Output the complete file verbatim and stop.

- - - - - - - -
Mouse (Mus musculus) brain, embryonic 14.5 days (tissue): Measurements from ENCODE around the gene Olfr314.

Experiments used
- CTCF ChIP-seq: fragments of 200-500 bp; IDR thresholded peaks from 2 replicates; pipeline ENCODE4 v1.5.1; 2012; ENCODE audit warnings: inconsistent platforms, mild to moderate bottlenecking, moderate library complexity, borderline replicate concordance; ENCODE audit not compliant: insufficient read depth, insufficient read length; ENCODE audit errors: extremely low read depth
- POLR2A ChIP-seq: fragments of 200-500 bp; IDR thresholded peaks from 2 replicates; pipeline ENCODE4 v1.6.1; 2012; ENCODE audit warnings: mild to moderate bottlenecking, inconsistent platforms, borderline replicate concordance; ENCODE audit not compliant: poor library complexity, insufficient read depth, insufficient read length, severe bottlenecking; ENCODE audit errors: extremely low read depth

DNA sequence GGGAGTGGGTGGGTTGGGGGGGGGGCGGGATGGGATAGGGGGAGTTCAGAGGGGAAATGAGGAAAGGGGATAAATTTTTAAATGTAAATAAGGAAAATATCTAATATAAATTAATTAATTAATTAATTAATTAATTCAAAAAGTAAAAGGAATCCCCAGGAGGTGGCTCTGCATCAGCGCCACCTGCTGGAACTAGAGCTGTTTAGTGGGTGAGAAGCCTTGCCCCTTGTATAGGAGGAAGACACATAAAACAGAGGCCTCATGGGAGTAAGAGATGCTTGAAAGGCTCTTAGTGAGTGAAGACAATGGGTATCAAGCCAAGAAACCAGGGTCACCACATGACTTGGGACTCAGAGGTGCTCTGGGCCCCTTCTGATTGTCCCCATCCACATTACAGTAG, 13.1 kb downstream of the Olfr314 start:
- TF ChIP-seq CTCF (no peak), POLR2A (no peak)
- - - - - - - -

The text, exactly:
Mouse (Mus musculus) brain, embryonic 14.5 days (tissue): Measurements from ENCODE around the gene Olfr314.

Experiments used
- CTCF ChIP-seq: fragments of 200-500 bp; IDR thresholded peaks from 2 replicates; pipeline ENCODE4 v1.5.1; 2012; ENCODE audit warnings: inconsistent platforms, mild to moderate bottlenecking, moderate library complexity, borderline replicate concordance; ENCODE audit not compliant: insufficient read depth, insufficient read length; ENCODE audit errors: extremely low read depth
- POLR2A ChIP-seq: fragments of 200-500 bp; IDR thresholded peaks from 2 replicates; pipeline ENCODE4 v1.6.1; 2012; ENCODE audit warnings: mild to moderate bottlenecking, inconsistent platforms, borderline replicate concordance; ENCODE audit not compliant: poor library complexity, insufficient read depth, insufficient read length, severe bottlenecking; ENCODE audit errors: extremely low read depth

DNA sequence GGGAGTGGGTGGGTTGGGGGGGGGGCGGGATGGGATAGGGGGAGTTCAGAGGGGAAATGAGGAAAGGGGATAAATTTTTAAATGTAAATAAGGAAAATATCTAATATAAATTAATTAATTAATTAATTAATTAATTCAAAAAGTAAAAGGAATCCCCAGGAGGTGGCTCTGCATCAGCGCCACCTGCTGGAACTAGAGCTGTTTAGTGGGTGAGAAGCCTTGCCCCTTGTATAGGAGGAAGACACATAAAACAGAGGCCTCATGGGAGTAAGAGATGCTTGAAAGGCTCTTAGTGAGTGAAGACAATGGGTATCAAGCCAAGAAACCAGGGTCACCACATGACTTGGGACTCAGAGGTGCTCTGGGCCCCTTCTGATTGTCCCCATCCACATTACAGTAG, 13.1 kb downstream of the Olfr314 start:
- TF ChIP-seq CTCF (no peak), POLR2A (no peak)